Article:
Sports team for sale: Billionaires only need apply!

Kevin Chupka

Steve Ballmer is now the proud owner of his very own sports franchise. Now that the former Microsoft (MSFT) CEO has finalized his deal to buy the Los Angeles Clipper’s for a cool two billion dollars he joins an exclusive club of super rich franchise owners.

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The price tag for Los Angeles “other” NBA franchise ties the record set by Magic Johnson and Guggenheim Partners who purchased the Los Angeles Dodgers for the same amount in 2012.

So what is with all these rich guys snapping up sports teams?

Related: NBA Players could be real winners in Clippers deal

For starters, says Yahoo Finance senior columnist Mike Santoli, it’s not about profits from the day to day operation of the team. “But I think what gives a buyer like Steve Ballmer a lot of reassurance,” he says, “is that you’ve almost never gone wrong buying a sports team if you eventually have to sell it. So the asset value tends to go up even though on a day to day basis salaries are expensive,” as well as any number of other costs.

Where it becomes more lucrative, Santoli notes, is the media buy. “Because the media rights have always escalated for all the major sports teams, generally they’ve become a good asset to own over time.”

Money aside, owning a sports team has also become a status symbol for celebrities, even if they own only a sliver of the team. For example, Usher owns a small piece of the Cleveland Cavaliers, Lebron James has a stake in English football (soccer) club Liverpool, Will Smith owns a piece of his hometown team the Philadelphia 76ers -- and the list goes on and on.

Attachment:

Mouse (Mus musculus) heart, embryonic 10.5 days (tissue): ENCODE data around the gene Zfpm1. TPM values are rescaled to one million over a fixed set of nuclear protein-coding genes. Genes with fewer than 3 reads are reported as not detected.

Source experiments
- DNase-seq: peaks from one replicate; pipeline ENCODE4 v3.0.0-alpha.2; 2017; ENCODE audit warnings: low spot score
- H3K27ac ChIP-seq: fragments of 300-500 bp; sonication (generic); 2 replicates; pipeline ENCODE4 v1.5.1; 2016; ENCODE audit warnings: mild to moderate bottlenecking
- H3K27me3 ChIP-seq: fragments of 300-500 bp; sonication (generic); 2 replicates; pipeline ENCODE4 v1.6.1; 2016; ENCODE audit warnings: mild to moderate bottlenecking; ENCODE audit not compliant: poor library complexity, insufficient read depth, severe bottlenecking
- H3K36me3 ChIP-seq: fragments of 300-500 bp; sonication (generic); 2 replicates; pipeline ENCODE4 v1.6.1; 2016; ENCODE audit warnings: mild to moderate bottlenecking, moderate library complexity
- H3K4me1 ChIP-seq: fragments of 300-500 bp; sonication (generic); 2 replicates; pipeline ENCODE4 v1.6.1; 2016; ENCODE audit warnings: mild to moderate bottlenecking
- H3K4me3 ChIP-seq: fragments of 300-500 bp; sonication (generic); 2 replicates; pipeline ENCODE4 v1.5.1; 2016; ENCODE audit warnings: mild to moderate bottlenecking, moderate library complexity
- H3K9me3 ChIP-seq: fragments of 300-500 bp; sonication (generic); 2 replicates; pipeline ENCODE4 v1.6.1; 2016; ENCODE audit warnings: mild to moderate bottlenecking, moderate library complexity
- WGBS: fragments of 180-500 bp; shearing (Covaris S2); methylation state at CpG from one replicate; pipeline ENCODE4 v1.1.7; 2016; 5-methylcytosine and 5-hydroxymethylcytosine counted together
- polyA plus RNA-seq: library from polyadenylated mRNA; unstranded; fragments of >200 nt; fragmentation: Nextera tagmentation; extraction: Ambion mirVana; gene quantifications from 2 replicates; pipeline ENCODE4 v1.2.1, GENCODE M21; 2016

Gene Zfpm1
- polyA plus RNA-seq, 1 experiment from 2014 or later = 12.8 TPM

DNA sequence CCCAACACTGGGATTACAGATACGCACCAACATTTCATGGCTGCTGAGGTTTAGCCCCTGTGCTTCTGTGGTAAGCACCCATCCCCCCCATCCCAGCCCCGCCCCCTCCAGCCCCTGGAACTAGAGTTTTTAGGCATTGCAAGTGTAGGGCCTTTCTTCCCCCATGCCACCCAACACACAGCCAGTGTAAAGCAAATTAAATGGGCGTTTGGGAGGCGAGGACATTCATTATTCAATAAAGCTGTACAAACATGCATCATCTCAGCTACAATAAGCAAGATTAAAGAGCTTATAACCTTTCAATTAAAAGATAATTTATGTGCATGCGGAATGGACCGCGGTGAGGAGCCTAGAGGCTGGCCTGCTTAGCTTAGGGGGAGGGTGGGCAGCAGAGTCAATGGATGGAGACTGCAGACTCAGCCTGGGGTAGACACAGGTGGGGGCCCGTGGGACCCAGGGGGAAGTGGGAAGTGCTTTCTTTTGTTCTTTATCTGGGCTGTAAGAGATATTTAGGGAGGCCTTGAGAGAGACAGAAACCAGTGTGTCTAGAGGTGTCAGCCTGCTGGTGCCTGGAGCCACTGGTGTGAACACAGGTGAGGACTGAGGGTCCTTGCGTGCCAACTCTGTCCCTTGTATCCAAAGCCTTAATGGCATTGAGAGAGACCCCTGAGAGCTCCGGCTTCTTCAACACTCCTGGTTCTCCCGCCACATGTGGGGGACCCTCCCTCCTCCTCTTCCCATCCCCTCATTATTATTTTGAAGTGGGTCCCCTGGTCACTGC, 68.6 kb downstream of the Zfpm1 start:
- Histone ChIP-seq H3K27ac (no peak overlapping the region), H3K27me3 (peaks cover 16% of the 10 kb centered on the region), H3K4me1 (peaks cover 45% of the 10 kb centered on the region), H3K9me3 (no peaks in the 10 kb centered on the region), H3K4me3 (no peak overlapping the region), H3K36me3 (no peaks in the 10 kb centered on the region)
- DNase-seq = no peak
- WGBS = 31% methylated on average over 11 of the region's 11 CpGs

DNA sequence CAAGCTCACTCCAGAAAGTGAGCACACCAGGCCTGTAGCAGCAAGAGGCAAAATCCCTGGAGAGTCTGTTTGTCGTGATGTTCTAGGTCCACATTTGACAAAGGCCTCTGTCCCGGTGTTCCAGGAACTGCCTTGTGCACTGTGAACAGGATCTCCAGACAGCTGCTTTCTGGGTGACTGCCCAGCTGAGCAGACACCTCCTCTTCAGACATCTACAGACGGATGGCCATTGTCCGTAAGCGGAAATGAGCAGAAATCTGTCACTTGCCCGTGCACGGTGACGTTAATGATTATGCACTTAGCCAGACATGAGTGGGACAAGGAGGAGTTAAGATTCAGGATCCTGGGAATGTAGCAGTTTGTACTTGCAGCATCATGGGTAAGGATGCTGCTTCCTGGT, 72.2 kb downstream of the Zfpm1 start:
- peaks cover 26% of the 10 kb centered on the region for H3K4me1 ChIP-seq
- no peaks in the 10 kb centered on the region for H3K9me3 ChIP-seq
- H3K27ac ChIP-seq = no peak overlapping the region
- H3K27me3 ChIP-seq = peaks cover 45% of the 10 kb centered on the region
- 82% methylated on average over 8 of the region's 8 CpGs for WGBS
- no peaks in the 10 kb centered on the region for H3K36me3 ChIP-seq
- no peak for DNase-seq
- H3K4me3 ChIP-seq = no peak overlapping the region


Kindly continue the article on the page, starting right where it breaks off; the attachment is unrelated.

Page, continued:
Related: Donald Sterling goes to court over $2 billion LA Clippers deal

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There is however one celebrity said to be in the market for a majority stake in a team. Jon Bon Jovi wants the Buffalo Bills dead or alive (they’ve been all but dead for the better part of two decades Santoli notes). There are rumors Bon Jovi and his Toronto based buyers group would move the Bills north of the border after buying the team for something in the neighborhood of $1 billion.

A team from such a small market, that is so used to spending time in the basement of league standings garnering even the mention of such an amount is a testament to how rare these sales actually are. “Not only are they not really expanding the number of sports franchises anymore,” Santoli says, “but you actually have these gatekeepers that have to approve the sales.” With such a low supply and a big barrier to entry it’s no wonder only the super rich (Bon Jovi’s net worth is estimated at $290 million) are snapping these teams up.

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